Is this what President Joe Biden meant by opening the “full range of legal pathways” to help Ukrainian refugees come to America?

Did he mean throwing them in cells — 22 in one that is 30 square meters, with a bench that could seat three people, at most, and with one toilet, exposed in the middle of the room for all to use? 

Did he mean for people who had escaped the hell of cluster bombs and constant shelling, who view America as the beacon of liberty, to sleep on a yoga mat with one foil blanket, using their shoes for a pillow?

Did he mean for them to be in this space for days at a time with no outside contact, no one willing to answer questions and no information as to when they might be released, or where?

And did he mean for these conditions to be the same for pregnant women and the elderly, just as for everyone else?

By now, the story of Brad Harrison, of Utah, his Ukrainian wife Ganna (known by her friends as Anna), and their young daughter Sofia, an American citizen, has been recounted by the Deseret News and other media outlets. She spent nearly five days in what could best be described as a prison, and she was anything but alone.

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Their story has a happy ending. When I spoke to the family on Tuesday, they were in a car, driving north of San Diego on their way to Utah. But the harrowing experience Ganna had to endure — after escaping her home in Kharkiv amid constant shelling — was still fresh on her mind.

And the real reason she had to endure it ought to be clear. Washington’s good intentions toward Ukrainian refugees has run headlong into Washington’s own failure, for decades, to pass any meaningful sort of immigration reform or provide for a workable processing system at the southern border. 

Border patrol agents are used to handling Latin American immigrants, not people from Ukraine, Russia and other neighboring countries who have escaped war by flying to Mexico, where no visa is required, in hopes of entering the United States from the south. They apparently are used to treating all they encounter as criminals and giving them substandard care.

It ought to be obvious that no one, regardless of skin color or nation of origin, should be treated the way Ganna described her ordeal. 

But the border is ill-equipped to treat people humanely. We’ve known this for many years and through several administrations. The Ukrainian crisis has only brought it into high relief. Maybe this will be enough to force change; to break through the political barriers that seem as rock solid as the doors that kept Ganna imprisoned.

A report by Reuters said that, as of Sunday night, an estimated 1,700 Ukrainians had arrived in Tijuana, where Ganna eventually crossed the border. The numbers are expected to grow. Like Ganna, they had heard Biden say they would be welcomed, so they came.

Without a better system — without translators who speak Ukrainian and Russian and a sharp increase both in medical professionals and authorities who can process paperwork — the goodwill of Americans anxious to help shell-shocked Europeans will sour as the U.S. puts them through more needless suffering.

In Ganna’s case, she had the support of Utah’s two senators, Mike Lee and Mitt Romney, as well as state Sen. Mike McKell, R-Spanish Fork, who had been told of her arrival in advance. Together, these politicians had sent letters and emails to border officials explaining when Brad and Ganna would arrive, what type of car they were driving, what her situation was, and instructing them to give her humanitarian parole.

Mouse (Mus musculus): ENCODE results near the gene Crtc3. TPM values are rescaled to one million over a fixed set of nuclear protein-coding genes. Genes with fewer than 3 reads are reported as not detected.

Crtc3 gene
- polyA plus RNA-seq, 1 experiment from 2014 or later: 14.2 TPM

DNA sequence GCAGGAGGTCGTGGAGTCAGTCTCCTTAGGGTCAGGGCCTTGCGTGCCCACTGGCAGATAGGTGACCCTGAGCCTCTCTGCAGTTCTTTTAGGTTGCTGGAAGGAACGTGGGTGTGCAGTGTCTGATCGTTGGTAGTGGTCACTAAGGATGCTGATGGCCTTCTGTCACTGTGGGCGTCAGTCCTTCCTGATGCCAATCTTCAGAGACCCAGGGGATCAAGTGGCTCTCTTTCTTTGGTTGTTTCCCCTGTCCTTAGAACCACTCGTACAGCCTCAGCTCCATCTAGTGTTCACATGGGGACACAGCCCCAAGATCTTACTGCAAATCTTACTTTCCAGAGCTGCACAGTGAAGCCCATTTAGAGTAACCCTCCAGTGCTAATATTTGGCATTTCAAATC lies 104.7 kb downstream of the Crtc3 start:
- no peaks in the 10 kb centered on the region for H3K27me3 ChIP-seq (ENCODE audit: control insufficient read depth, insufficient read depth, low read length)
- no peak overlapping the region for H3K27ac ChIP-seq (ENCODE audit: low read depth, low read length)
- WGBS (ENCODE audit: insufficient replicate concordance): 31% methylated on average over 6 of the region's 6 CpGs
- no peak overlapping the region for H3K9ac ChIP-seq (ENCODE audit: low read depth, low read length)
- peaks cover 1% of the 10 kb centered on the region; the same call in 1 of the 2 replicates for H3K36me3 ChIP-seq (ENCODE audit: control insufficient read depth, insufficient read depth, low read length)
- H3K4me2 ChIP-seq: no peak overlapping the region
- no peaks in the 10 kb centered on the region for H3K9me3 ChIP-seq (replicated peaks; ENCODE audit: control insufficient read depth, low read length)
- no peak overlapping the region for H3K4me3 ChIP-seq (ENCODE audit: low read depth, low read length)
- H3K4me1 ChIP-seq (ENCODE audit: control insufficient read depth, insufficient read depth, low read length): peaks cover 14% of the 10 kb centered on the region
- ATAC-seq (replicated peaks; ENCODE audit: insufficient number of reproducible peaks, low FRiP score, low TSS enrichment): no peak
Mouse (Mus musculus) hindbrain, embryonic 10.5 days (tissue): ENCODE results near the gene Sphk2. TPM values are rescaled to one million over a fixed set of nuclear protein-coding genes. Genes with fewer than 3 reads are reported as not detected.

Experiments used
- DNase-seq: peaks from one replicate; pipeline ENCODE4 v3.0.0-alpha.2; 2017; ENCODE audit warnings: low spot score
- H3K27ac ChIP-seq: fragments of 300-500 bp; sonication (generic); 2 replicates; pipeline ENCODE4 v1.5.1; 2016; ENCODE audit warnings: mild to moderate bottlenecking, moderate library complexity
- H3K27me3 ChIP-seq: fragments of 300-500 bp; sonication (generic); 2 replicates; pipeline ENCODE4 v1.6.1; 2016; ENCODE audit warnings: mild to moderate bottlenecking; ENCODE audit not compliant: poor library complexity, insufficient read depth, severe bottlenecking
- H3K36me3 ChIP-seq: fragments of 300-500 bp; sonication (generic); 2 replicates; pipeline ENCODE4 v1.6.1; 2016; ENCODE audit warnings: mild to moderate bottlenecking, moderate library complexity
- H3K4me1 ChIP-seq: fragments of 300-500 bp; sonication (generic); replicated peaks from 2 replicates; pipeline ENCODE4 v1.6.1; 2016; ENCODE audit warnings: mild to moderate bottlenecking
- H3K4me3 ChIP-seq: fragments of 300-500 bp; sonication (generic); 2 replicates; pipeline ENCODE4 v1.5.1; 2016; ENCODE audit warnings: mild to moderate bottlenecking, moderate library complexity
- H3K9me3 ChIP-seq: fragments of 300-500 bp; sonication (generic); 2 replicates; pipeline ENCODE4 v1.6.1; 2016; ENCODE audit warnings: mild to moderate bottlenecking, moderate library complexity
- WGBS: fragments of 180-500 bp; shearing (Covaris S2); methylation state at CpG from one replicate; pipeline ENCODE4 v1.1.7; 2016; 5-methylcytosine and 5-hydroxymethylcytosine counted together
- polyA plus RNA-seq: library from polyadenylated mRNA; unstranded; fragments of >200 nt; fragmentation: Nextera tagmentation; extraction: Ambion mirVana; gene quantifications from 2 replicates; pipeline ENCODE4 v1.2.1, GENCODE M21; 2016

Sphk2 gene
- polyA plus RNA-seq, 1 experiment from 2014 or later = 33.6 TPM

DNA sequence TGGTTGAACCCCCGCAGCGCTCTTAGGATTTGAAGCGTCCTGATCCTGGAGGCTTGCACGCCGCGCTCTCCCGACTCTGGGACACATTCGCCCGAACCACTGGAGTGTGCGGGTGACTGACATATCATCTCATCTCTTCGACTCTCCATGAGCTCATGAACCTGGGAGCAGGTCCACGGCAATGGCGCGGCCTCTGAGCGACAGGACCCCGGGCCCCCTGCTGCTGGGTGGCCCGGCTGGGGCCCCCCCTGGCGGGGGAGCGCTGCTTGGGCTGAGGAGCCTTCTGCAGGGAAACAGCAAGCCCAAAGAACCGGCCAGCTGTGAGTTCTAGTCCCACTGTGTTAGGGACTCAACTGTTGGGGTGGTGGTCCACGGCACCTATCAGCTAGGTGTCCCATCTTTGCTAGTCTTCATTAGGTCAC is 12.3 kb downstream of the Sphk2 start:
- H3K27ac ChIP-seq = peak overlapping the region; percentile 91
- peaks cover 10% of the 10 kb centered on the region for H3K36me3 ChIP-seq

But when Brad, an Air Force veteran, pulled the family up to the border station, none of this mattered.

“She was instantly a criminal,” Brad said. “I really appreciate all the work these senators did, but it was for naught. They (border patrol agents) absolutely went into robot mode at the border and took her into custody.”

She was allowed a suitcase with a change of clothes, but this was quickly confiscated, as was her jewelry and her cellphone.

“We used every square centimeter (of the cell),” she told me. “It was like in a movie scene. Three times they fed us per day, at 6:30 a.m., 12 and 5 p.m. — cold sandwiches, one apple, one juice, water from a tap next to the toilet. No time, no clock, no window. Only cold air from the air conditioner.”

Ganna also had the benefit of an attorney Brad had hired to try to win her release, but this didn’t help, either. Border patrol kept telling him they had no record of Ganna. Officials from Immigration and Customs Enforcement, or ICE, said the same. She seemed lost in an impersonal system. 

She speaks English, so she made herself useful translating, helping other refugees who didn’t know what was happening.

She described one elderly woman with her grown daughter, who entered the cell wide-eyed and frightened. “These people were saying, ‘Why are we here? We didn’t do anything criminal. We have a sister in the USA we are going to meet.’”

She comforted them by saying it would only be a couple of days, but she knew it probably would be longer.

In the end, Ganna’s case was heard and she was let out a door into America. Officials refused to call her husband, she said, even though he had given the officers his number. Her phone was returned to her with no charge. Border agents pointed her toward a McDonald’s and told her she might get help there. She found a security guard in the restaurant who let her use his phone.

Brad said it looked as if most people who came to the detention facility eventually were admitted to the United States. I’m not so certain.  

What I am certain of is that the nation’s southern border is a mess, that many politicians are to blame, and that the United States must do better at treating all people as human beings deserving of compassion.